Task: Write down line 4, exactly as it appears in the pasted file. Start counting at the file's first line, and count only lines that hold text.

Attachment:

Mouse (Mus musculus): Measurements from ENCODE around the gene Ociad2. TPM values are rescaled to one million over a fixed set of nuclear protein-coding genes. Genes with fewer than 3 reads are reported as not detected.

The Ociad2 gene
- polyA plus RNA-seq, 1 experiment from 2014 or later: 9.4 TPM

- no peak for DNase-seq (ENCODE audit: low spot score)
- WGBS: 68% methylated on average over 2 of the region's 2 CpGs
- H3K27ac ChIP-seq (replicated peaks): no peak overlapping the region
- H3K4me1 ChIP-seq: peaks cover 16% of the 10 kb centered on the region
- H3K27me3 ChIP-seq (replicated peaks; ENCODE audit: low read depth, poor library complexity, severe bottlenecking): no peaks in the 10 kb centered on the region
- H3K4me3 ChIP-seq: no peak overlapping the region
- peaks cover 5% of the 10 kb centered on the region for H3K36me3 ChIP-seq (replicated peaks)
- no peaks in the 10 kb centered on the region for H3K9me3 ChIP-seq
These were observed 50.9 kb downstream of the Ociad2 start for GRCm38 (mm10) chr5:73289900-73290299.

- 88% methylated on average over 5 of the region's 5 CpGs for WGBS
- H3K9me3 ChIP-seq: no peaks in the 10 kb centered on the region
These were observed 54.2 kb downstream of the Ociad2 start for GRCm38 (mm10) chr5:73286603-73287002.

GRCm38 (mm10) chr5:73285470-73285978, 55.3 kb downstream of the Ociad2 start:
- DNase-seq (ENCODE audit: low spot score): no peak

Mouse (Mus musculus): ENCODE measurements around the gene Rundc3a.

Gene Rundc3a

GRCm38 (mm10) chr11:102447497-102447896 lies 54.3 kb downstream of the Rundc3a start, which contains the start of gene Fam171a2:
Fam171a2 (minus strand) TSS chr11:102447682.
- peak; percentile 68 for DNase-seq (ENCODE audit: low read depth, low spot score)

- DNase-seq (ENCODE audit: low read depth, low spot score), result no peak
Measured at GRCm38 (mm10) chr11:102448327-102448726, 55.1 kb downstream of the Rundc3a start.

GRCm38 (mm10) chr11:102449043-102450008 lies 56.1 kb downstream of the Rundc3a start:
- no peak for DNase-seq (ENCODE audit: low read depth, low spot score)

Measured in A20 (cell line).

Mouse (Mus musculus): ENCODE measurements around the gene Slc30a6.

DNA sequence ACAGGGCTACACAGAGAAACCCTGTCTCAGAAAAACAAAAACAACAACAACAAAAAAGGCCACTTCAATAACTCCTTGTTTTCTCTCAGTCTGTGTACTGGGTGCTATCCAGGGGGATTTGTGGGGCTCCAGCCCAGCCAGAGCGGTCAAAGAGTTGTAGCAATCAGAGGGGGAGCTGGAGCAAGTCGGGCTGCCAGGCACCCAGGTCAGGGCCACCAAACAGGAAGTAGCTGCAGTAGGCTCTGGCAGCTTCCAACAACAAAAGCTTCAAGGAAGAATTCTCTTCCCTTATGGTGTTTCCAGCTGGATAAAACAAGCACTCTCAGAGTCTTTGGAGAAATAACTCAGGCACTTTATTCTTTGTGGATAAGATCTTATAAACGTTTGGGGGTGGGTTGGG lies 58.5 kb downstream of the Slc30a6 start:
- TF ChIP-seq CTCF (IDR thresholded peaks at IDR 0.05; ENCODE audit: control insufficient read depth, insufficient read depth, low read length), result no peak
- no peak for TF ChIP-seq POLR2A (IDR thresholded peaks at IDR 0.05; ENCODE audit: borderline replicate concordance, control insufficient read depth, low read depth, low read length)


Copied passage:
- no peak for DNase-seq (ENCODE audit: low spot score)